Psychiatrists are still watching and waiting on psychedelics to prove what they say they can do. They want better science on psychedelics. They want better clinical trials, complaining that results of MDMA trials, for example, are “durable” but that participant followup about the effects of their psychedelics use had “no statistical significance.”

It wasn’t always like this. Psychiatrists and other scientists were very enthusiastic about psychedelics in the 1950s. 

Then a social movement in the late 1960s killed it. Discussion of psychedelics by psychiatrists in the mid-1960s, and into the early 1970s, became a carefully avoided topic, as the U.S. government and some mind-freeing social forces came to blows, resulting in criminalizing psychedelics starting with LSD. 

Before LSD was banned, the U.S. National Institutes of Health funded more than 130 studies exploring its clinical utility, with positive results in a range of disorders but particularly anxiety, depression, and alcoholism.

Later, in the late 1970s, a rediscovery of psychedelics commenced, according to author and Harvard psychiatrist professor Lester Grinspoon in his 1979 book “Psychedelic Drugs Reconsidered.” 

Grinspoon wrote: “There have been few serious attempts to make theoretical sense of the full range of psychedelic experiences in terms that do justice to the understanding of those who undergo them. Psychologists and psychiatrists have chosen to ignore and dismiss most of this impressive clinical material, possibly because it seems so hard to incorporate into any acceptable theory of the mind. But we should not treat an experience as meaningless or demanding no explanation just because our present explanatory powers are inadequate to it.”

A review of the book noted that it should convince many skeptics that the “scandal” of psychedelic drugs is not that they are popular and a common item of illicit commerce, but that “their proper scientific study has been made impossible for completely unscientific reasons. The net result of their prohibition is that the substances seem to be available everywhere except where they should be, in the research institutions and hospitals as well as the practices of qualified psychologists and psychiatrists.”

The reviewer added that the reason the psychedelic drugs are not now “working” to bring about beneficial change is that “we are collectively using them all wrong — instead of creating a situation in which those interested to use them must incur risks and ostracism in no way connected with correct use but rather with their irrational prohibition, we should by now have structured our institutions to provide for these persons.”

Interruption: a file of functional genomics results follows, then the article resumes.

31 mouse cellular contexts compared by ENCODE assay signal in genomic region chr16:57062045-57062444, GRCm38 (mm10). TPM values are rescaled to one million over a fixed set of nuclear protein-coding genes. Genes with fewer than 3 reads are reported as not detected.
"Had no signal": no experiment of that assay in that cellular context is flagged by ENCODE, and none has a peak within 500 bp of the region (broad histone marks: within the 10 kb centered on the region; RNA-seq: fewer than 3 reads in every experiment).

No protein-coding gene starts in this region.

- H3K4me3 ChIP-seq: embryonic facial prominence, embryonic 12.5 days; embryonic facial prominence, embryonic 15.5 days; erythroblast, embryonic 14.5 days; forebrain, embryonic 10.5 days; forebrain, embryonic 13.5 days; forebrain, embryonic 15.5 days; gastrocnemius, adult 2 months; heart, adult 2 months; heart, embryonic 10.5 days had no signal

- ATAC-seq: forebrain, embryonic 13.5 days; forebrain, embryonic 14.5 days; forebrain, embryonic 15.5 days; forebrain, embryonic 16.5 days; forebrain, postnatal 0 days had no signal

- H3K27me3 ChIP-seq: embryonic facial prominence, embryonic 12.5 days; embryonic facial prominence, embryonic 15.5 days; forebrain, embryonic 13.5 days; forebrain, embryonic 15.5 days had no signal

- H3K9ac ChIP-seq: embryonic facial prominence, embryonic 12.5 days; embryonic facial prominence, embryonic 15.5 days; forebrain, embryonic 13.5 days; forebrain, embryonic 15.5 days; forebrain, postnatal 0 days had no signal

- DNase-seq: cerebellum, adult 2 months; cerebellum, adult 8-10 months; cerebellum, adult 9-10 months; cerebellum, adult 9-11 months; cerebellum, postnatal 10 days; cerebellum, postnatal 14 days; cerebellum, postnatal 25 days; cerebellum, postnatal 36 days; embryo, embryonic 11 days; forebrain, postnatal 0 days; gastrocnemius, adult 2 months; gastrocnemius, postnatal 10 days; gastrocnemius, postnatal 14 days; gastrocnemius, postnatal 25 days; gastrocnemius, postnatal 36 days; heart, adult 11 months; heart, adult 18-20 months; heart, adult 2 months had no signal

That brings us to today… and psychiatrists are still skittish about psychedelics.

A United Kingdom National Health Services (NHS) pilot survey of 83 psychiatrists in 2021 found that, although 77.2 percent felt that there should be a role for controlled or therapeutic use of psychedelics, trainees appeared better informed than non-training grade psychiatrists. Psychiatrists of all grades did not feel prepared to participate in the delivery of psychedelic-assisted psychotherapy. 

NHS UK psychiatrists responded that they were positive about the potential for psychedelic-assisted therapy to advance psychiatric practice. “However, psychiatrists are lacking in confidence or preparedness to implement this treatment should it become a mainstream option,” the survey concluded, “and significant training needs were identified. Thematic analysis highlighted the need for societal shifts as well as professional ones.”

Psychiatrists in the U.S. had a slightly different take. A 2018 survey was sent to 1,000 members of the American Psychiatric Association—250 resident-fellows and 750 attending psychiatrists. Respondents tended to perceive hallucinogens as potentially hazardous and appropriately illegal for recreational purposes. But a large minority expressed optimism about the potential use of hallucinogens for psychiatric treatment.

Other researchers point to the risk of psychosis when using LSD. Until that risk is evaluated and quantified, in larger clinical studies, they report that the drug should remain under strict regulatory controls. “The long-term potential for addiction, dependence, psychosis and suicidal risk needs to be well defined before the clinical use for use in psychiatric disorders,” a Virginia doctor reported. “The small number of patients they have referenced are not supportive of the claim of long-term tolerability and long-term outcome is needed before embarking on regular use of these drugs in clinical care of patients.”

But today, there are also more rigid psychedelics clinical trials organized and run by well-respected scientists working with larger groups of participants, all of which have offered encouraging results that are turning heads in the psychiatrist community.

And academia is chipping away at the obstacles to bringing together psychiatry and psychedelics. One example is the Center for the Neuroscience of Psychedelics at the Massachusetts General Hospital, using an interdisciplinary approach to bring together “leaders in psychiatry, chemical neurobiology, and neuroimaging.” 

Mass General’s psychiatry department is highly respected as one of the best in the country. The department has 60 specialty clinics and research programs, and the largest clinical research program at Mass General. Advisors include Michael Pollan, who is a true pioneer in psychedelics development the best-selling author of the popular psychedelics book, “How to Change Your Mind”; and Rick Doblin, founder and executive director of the Multidisciplinary Association for Psychedelic Studies (MAPS).